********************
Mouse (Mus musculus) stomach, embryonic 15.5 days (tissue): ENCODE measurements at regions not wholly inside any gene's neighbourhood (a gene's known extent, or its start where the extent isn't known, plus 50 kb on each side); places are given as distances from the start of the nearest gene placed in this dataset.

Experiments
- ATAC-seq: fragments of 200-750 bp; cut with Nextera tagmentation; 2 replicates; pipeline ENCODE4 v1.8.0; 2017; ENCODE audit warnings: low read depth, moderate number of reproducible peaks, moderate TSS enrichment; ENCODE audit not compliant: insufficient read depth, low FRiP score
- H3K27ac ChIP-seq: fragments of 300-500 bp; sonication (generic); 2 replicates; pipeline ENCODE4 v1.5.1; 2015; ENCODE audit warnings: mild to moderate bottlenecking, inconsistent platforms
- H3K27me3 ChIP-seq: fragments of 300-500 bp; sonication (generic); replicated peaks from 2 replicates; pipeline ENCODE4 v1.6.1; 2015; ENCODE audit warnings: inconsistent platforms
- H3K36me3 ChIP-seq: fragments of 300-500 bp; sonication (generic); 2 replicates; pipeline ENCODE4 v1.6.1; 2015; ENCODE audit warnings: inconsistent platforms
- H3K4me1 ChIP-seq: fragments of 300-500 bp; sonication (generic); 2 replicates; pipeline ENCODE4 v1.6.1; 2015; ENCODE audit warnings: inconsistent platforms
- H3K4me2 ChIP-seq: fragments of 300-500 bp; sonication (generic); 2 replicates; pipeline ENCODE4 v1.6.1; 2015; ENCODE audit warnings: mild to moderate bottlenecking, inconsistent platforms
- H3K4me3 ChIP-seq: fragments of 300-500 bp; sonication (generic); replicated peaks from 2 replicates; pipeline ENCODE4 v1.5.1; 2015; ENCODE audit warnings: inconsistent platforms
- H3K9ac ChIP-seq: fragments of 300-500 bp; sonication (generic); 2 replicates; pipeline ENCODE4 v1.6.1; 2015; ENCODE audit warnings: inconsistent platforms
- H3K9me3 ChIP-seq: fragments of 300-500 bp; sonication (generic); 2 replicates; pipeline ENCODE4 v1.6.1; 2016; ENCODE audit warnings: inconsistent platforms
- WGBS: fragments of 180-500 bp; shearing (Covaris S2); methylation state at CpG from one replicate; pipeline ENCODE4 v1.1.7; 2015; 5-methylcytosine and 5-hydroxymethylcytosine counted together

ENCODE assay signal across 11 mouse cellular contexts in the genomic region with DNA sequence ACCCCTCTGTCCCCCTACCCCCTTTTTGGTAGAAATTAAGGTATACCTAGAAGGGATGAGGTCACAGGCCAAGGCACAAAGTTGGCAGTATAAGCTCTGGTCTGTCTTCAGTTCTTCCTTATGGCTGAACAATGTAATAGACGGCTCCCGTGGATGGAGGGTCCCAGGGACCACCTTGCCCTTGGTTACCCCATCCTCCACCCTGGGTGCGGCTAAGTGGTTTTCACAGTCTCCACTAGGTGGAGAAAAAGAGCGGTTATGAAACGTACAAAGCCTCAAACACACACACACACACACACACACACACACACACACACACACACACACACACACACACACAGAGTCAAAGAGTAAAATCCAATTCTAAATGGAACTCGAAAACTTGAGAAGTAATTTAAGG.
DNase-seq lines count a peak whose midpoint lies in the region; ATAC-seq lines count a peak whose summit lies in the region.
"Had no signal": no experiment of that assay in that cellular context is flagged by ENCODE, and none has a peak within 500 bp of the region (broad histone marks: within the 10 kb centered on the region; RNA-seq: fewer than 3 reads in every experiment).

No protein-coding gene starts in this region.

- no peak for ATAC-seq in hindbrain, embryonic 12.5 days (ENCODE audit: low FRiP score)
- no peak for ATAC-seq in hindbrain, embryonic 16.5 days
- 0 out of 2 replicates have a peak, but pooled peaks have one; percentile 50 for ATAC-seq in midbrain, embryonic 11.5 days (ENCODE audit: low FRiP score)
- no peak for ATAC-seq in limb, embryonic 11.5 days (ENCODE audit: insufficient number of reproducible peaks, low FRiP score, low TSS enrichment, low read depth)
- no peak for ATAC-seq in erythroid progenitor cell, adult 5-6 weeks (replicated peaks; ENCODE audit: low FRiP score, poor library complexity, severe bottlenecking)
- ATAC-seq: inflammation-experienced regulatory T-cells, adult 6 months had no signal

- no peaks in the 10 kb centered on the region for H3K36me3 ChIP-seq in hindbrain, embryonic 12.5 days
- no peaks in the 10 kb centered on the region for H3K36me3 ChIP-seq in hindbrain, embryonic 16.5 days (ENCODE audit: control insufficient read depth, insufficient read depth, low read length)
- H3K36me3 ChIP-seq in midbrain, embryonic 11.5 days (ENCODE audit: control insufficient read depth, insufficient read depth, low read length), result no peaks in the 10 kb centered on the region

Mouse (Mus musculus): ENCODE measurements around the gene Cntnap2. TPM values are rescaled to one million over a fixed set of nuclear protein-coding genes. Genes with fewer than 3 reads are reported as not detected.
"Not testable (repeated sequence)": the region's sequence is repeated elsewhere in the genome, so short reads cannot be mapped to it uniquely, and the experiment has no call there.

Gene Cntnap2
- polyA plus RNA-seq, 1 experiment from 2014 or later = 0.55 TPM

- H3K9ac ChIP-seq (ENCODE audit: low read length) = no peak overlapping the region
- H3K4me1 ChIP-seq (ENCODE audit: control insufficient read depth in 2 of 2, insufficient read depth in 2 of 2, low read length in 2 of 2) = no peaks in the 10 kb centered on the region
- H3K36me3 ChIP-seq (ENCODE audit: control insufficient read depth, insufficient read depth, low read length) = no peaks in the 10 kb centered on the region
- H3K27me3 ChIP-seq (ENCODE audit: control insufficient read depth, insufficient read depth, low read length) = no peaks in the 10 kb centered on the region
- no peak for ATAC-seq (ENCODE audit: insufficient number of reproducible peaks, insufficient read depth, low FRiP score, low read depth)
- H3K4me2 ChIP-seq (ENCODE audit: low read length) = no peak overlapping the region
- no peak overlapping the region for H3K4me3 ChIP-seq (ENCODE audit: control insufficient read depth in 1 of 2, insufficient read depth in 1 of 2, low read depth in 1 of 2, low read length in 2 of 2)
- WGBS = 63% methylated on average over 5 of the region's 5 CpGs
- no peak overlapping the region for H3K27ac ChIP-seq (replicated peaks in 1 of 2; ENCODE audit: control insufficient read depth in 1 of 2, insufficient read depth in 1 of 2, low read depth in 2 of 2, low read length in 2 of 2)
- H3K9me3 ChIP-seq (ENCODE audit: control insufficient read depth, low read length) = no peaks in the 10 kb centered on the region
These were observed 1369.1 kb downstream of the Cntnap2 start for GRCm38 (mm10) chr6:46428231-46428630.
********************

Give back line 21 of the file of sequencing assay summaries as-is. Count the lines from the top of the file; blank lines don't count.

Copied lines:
- no peak for ATAC-seq in erythroid progenitor cell, adult 5-6 weeks (replicated peaks; ENCODE audit: low FRiP score, poor library complexity, severe bottlenecking)